9 September 2020
How will teaching work in trimester 1 for Film, TV and Media students?
If you're studying on a Film, TV or Media course at ARU in September, here's how you can prepare for online learning and using on-campus facilities. Read more…
2 March 2020
Thursday 5 March 2020 is World Book Day. To mark the occasion, Writing and English Literature student Jennifer blogs about the five books that most captured her imagination as a child.
"She was able to travel all over the world whilst sitting in her bedroom in a little English village."
Just being a character that loves to read is enough to get me interested. As a child it was all I did. Matilda's dad asks: "what d'you want a flaming book for?" This still makes me laugh out loud - as a child I would point it out to my friends during silent reading time to try and make them laugh as well.
"Never trust anyone who has not brought a book with them... wicked people never have time for reading."
So brilliantly bizarre and the fact that the twists of the huge plots of the later novels are never revealed (eg. What’s in the sugar bowl? Why is it so important?) still bother me as a 24-year-old. Even using the internet to discern the mystery, which I wasn’t able to do as a child, has sprung no revelations. These books made me feel capable of doing things waaaaay beyond my abilities just like the Baudelaire orphans, using purely what I’d read in books.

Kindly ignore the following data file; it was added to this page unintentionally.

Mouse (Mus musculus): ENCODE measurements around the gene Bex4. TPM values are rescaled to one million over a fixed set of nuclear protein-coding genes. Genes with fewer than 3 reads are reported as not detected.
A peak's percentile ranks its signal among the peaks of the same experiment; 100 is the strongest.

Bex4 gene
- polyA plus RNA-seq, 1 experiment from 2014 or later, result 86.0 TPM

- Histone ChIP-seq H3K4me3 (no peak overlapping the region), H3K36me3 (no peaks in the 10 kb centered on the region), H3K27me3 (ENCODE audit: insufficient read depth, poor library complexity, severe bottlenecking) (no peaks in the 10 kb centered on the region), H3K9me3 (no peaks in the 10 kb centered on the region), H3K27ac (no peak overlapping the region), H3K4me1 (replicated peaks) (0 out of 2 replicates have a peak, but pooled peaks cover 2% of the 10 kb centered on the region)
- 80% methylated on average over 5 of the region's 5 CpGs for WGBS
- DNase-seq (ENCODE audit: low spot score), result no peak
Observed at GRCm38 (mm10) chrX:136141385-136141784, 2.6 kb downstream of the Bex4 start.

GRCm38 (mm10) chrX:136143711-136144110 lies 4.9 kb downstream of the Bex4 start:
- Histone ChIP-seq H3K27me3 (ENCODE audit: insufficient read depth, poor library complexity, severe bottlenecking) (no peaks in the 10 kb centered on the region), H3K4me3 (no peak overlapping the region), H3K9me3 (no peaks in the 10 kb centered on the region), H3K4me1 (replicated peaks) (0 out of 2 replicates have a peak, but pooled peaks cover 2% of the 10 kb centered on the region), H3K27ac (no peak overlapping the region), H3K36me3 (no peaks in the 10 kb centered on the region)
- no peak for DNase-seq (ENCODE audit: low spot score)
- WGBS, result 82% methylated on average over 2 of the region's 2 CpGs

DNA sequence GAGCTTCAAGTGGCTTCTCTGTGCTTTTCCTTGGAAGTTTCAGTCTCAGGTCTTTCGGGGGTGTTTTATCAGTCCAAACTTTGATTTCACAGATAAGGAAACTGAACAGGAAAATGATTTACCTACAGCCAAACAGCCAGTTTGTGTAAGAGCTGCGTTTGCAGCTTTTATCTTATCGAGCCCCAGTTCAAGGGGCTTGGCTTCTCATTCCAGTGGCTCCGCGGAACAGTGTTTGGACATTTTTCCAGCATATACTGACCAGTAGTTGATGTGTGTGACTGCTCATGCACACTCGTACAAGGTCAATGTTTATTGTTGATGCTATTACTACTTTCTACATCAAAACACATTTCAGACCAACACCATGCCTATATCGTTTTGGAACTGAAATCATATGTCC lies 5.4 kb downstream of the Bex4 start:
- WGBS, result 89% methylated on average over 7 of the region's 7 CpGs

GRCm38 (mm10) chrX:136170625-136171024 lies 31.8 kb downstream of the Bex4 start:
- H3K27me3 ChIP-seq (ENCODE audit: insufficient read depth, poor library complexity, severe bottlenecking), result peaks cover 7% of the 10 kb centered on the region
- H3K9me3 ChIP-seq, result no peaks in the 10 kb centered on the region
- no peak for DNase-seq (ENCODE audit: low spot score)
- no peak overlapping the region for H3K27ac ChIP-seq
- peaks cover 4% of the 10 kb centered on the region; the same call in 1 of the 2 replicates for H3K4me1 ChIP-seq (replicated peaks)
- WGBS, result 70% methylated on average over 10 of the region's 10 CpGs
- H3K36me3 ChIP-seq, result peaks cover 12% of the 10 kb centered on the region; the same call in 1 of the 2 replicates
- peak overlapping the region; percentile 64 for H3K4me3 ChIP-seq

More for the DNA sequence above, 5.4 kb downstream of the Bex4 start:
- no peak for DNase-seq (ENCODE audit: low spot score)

"Hornet really did have a lot of books... you could hardly see her mattress behind the stacks of books."
This book is so unique in its setting and imagination - children living in an abandoned cinema in Venice who discover an ancient merry-go-round with the power to rewind or fast forward a person’s age? Yes please to all of it! This just reinforced my belief that children are capable of anything and that I could be, too.
"In good time he was to discover that he was mistaken about Charlotte. Underneath her rather bold and cruel exterior, she had a kind heart, and she was to prove loyal and true to the very end."
Charlotte has literally no motive whatsoever for helping Wilbur the pig - she is simply kind. And because of her kindness she lives on long after her death. This book taught me a lot about kindness and why sometimes, you should help because it’s the right thing to do.
"I try to have reasonably happy endings because I would hate any child to be cast down in gloom and despair; I want to show them you can find a way out of it."
I loved all of Jacqueline Wilson's books but this one was a firm favourite. I think what I liked about it was the fact the twins take the matter of wanting to be actors into their own hands - such agency really spoke to a 10-year-old who also wanted to be an actress!
Jennifer studies Writing and Literature at ARU. Find out more at one of our Open Days.